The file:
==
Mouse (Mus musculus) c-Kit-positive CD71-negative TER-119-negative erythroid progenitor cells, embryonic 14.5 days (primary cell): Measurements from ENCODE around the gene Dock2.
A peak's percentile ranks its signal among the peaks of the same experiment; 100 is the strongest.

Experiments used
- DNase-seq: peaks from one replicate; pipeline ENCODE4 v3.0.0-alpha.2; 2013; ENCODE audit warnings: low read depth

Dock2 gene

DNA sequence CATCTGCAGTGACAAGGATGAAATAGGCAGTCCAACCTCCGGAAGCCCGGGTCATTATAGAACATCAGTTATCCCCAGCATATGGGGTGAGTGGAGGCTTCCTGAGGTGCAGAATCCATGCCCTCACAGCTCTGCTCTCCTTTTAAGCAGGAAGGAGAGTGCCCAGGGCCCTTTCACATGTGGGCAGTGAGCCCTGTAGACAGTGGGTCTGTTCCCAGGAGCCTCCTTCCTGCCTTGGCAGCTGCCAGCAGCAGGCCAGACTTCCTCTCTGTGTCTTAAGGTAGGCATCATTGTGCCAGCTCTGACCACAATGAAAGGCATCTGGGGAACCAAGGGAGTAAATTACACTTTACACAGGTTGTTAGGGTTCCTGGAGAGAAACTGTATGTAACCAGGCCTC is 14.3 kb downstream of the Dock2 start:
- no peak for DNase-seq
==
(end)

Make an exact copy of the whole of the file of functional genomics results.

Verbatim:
Mouse (Mus musculus) c-Kit-positive CD71-negative TER-119-negative erythroid progenitor cells, embryonic 14.5 days (primary cell): Measurements from ENCODE around the gene Dock2.
A peak's percentile ranks its signal among the peaks of the same experiment; 100 is the strongest.

Experiments used
- DNase-seq: peaks from one replicate; pipeline ENCODE4 v3.0.0-alpha.2; 2013; ENCODE audit warnings: low read depth

Dock2 gene

DNA sequence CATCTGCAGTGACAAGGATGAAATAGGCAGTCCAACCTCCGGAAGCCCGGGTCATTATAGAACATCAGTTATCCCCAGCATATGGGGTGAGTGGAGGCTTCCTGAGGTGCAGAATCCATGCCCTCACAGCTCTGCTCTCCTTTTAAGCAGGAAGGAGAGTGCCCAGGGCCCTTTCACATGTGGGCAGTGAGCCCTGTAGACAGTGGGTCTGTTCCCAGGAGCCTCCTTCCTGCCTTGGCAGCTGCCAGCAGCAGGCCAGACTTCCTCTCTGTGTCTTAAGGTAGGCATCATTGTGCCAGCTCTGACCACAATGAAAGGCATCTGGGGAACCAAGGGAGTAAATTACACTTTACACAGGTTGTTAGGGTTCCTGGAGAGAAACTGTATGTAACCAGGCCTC is 14.3 kb downstream of the Dock2 start:
- no peak for DNase-seq